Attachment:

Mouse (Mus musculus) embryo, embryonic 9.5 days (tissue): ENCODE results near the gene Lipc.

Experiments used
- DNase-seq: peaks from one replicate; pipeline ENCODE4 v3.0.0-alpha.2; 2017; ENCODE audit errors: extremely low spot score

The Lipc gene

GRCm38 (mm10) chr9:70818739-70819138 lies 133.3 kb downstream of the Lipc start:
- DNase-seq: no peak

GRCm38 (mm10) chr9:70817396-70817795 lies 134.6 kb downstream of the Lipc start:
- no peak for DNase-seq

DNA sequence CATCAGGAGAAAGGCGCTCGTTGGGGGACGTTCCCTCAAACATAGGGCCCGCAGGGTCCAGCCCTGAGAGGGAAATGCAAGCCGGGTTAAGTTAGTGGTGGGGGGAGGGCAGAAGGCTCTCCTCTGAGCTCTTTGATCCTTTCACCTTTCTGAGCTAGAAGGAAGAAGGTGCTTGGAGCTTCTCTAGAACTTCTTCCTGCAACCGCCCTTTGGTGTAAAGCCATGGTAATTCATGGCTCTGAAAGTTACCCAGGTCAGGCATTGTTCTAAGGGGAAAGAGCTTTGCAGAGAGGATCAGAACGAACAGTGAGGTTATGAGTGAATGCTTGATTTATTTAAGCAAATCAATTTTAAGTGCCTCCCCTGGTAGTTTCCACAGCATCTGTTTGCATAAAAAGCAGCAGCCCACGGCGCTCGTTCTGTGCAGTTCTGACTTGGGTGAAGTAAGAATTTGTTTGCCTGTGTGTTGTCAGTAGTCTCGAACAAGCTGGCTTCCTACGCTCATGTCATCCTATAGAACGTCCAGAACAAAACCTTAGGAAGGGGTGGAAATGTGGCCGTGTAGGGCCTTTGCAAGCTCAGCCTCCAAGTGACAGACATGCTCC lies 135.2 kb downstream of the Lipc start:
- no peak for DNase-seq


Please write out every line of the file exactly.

Mouse (Mus musculus) embryo, embryonic 9.5 days (tissue): ENCODE results near the gene Lipc.

Experiments used
- DNase-seq: peaks from one replicate; pipeline ENCODE4 v3.0.0-alpha.2; 2017; ENCODE audit errors: extremely low spot score

The Lipc gene

GRCm38 (mm10) chr9:70818739-70819138 lies 133.3 kb downstream of the Lipc start:
- DNase-seq: no peak

GRCm38 (mm10) chr9:70817396-70817795 lies 134.6 kb downstream of the Lipc start:
- no peak for DNase-seq

DNA sequence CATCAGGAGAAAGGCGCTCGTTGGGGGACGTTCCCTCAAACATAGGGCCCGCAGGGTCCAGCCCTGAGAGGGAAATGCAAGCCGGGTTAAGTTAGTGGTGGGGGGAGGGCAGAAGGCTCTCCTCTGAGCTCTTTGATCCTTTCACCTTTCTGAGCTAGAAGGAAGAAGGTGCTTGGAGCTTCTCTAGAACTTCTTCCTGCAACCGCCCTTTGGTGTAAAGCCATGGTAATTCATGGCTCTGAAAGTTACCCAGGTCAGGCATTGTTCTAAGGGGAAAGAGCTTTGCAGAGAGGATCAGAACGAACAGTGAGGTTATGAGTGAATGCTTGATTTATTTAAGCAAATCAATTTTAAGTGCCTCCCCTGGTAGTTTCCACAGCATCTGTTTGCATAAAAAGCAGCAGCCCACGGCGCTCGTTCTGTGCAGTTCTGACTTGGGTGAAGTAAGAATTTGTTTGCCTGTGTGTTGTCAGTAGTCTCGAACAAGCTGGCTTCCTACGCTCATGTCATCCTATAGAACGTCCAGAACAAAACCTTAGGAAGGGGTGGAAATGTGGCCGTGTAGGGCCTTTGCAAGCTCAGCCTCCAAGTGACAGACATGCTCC lies 135.2 kb downstream of the Lipc start:
- no peak for DNase-seq